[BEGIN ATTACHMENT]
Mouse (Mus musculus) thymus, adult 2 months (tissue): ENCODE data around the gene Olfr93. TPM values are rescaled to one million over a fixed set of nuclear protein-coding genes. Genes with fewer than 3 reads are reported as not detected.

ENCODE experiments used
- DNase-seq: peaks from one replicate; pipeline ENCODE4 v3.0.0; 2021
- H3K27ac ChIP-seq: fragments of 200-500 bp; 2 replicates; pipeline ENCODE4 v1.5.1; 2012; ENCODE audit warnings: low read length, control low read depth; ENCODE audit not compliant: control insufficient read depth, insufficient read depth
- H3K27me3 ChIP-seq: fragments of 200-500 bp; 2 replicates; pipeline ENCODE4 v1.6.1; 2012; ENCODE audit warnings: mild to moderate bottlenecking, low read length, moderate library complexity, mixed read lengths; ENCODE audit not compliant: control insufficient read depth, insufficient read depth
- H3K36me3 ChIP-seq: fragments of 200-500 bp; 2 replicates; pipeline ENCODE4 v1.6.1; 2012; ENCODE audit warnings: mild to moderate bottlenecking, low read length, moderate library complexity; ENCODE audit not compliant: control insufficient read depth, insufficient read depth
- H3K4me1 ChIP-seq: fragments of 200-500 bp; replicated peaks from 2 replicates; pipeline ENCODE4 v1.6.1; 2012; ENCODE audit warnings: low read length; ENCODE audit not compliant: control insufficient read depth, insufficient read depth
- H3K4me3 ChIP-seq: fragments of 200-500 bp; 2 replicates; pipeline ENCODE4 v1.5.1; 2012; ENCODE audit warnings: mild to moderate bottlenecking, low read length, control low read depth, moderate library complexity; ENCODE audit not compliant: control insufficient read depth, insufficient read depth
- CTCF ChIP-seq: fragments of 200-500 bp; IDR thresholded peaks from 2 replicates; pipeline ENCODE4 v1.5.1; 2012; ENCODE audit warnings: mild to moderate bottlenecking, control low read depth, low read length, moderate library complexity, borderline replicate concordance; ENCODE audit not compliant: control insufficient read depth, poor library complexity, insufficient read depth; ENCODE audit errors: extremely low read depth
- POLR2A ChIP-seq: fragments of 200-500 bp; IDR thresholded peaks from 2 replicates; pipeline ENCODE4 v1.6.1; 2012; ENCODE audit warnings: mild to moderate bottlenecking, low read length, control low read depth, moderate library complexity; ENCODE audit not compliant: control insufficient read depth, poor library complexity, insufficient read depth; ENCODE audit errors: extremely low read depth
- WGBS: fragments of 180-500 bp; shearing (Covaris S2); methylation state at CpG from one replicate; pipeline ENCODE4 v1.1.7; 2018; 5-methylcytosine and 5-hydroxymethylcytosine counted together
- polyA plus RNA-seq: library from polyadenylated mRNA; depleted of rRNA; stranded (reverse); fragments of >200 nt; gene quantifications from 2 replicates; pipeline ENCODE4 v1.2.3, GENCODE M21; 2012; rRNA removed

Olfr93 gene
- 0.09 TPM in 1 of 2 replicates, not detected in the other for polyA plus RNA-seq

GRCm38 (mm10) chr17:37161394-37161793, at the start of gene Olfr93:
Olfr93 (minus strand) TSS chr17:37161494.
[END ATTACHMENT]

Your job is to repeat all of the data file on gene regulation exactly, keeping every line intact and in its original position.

Mouse (Mus musculus) thymus, adult 2 months (tissue): ENCODE data around the gene Olfr93. TPM values are rescaled to one million over a fixed set of nuclear protein-coding genes. Genes with fewer than 3 reads are reported as not detected.

ENCODE experiments used
- DNase-seq: peaks from one replicate; pipeline ENCODE4 v3.0.0; 2021
- H3K27ac ChIP-seq: fragments of 200-500 bp; 2 replicates; pipeline ENCODE4 v1.5.1; 2012; ENCODE audit warnings: low read length, control low read depth; ENCODE audit not compliant: control insufficient read depth, insufficient read depth
- H3K27me3 ChIP-seq: fragments of 200-500 bp; 2 replicates; pipeline ENCODE4 v1.6.1; 2012; ENCODE audit warnings: mild to moderate bottlenecking, low read length, moderate library complexity, mixed read lengths; ENCODE audit not compliant: control insufficient read depth, insufficient read depth
- H3K36me3 ChIP-seq: fragments of 200-500 bp; 2 replicates; pipeline ENCODE4 v1.6.1; 2012; ENCODE audit warnings: mild to moderate bottlenecking, low read length, moderate library complexity; ENCODE audit not compliant: control insufficient read depth, insufficient read depth
- H3K4me1 ChIP-seq: fragments of 200-500 bp; replicated peaks from 2 replicates; pipeline ENCODE4 v1.6.1; 2012; ENCODE audit warnings: low read length; ENCODE audit not compliant: control insufficient read depth, insufficient read depth
- H3K4me3 ChIP-seq: fragments of 200-500 bp; 2 replicates; pipeline ENCODE4 v1.5.1; 2012; ENCODE audit warnings: mild to moderate bottlenecking, low read length, control low read depth, moderate library complexity; ENCODE audit not compliant: control insufficient read depth, insufficient read depth
- CTCF ChIP-seq: fragments of 200-500 bp; IDR thresholded peaks from 2 replicates; pipeline ENCODE4 v1.5.1; 2012; ENCODE audit warnings: mild to moderate bottlenecking, control low read depth, low read length, moderate library complexity, borderline replicate concordance; ENCODE audit not compliant: control insufficient read depth, poor library complexity, insufficient read depth; ENCODE audit errors: extremely low read depth
- POLR2A ChIP-seq: fragments of 200-500 bp; IDR thresholded peaks from 2 replicates; pipeline ENCODE4 v1.6.1; 2012; ENCODE audit warnings: mild to moderate bottlenecking, low read length, control low read depth, moderate library complexity; ENCODE audit not compliant: control insufficient read depth, poor library complexity, insufficient read depth; ENCODE audit errors: extremely low read depth
- WGBS: fragments of 180-500 bp; shearing (Covaris S2); methylation state at CpG from one replicate; pipeline ENCODE4 v1.1.7; 2018; 5-methylcytosine and 5-hydroxymethylcytosine counted together
- polyA plus RNA-seq: library from polyadenylated mRNA; depleted of rRNA; stranded (reverse); fragments of >200 nt; gene quantifications from 2 replicates; pipeline ENCODE4 v1.2.3, GENCODE M21; 2012; rRNA removed

Olfr93 gene
- 0.09 TPM in 1 of 2 replicates, not detected in the other for polyA plus RNA-seq

GRCm38 (mm10) chr17:37161394-37161793, at the start of gene Olfr93:
Olfr93 (minus strand) TSS chr17:37161494.